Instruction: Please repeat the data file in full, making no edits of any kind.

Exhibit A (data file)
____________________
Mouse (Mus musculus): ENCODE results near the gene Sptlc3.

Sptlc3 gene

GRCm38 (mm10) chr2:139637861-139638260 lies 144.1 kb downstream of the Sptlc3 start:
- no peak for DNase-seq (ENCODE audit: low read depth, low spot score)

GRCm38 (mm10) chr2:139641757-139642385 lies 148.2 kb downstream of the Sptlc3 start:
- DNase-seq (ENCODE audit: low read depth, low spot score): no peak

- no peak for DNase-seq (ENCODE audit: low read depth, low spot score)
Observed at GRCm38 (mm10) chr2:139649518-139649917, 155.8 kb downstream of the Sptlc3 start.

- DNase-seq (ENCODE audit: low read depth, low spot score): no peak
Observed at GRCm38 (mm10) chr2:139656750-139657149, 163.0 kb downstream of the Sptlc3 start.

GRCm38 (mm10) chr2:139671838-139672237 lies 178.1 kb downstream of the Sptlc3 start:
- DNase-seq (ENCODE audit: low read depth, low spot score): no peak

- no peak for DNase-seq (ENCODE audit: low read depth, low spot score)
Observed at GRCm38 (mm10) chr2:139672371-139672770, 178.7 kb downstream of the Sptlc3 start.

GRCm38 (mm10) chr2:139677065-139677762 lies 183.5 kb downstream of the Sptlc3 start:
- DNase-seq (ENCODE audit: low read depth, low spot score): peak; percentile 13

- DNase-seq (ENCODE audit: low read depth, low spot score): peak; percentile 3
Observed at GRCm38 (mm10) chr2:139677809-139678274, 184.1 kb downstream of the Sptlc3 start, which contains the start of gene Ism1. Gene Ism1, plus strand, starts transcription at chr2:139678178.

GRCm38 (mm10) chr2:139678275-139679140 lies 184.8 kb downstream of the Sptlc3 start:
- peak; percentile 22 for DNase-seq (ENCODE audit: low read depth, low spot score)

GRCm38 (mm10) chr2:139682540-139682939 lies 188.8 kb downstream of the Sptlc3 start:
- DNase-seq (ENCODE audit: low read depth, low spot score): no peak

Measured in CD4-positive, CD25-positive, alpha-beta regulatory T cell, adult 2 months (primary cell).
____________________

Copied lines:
Mouse (Mus musculus): ENCODE results near the gene Sptlc3.

Sptlc3 gene

GRCm38 (mm10) chr2:139637861-139638260 lies 144.1 kb downstream of the Sptlc3 start:
- no peak for DNase-seq (ENCODE audit: low read depth, low spot score)

GRCm38 (mm10) chr2:139641757-139642385 lies 148.2 kb downstream of the Sptlc3 start:
- DNase-seq (ENCODE audit: low read depth, low spot score): no peak

- no peak for DNase-seq (ENCODE audit: low read depth, low spot score)
Observed at GRCm38 (mm10) chr2:139649518-139649917, 155.8 kb downstream of the Sptlc3 start.

- DNase-seq (ENCODE audit: low read depth, low spot score): no peak
Observed at GRCm38 (mm10) chr2:139656750-139657149, 163.0 kb downstream of the Sptlc3 start.

GRCm38 (mm10) chr2:139671838-139672237 lies 178.1 kb downstream of the Sptlc3 start:
- DNase-seq (ENCODE audit: low read depth, low spot score): no peak

- no peak for DNase-seq (ENCODE audit: low read depth, low spot score)
Observed at GRCm38 (mm10) chr2:139672371-139672770, 178.7 kb downstream of the Sptlc3 start.

GRCm38 (mm10) chr2:139677065-139677762 lies 183.5 kb downstream of the Sptlc3 start:
- DNase-seq (ENCODE audit: low read depth, low spot score): peak; percentile 13

- DNase-seq (ENCODE audit: low read depth, low spot score): peak; percentile 3
Observed at GRCm38 (mm10) chr2:139677809-139678274, 184.1 kb downstream of the Sptlc3 start, which contains the start of gene Ism1. Gene Ism1, plus strand, starts transcription at chr2:139678178.

GRCm38 (mm10) chr2:139678275-139679140 lies 184.8 kb downstream of the Sptlc3 start:
- peak; percentile 22 for DNase-seq (ENCODE audit: low read depth, low spot score)

GRCm38 (mm10) chr2:139682540-139682939 lies 188.8 kb downstream of the Sptlc3 start:
- DNase-seq (ENCODE audit: low read depth, low spot score): no peak

Measured in CD4-positive, CD25-positive, alpha-beta regulatory T cell, adult 2 months (primary cell).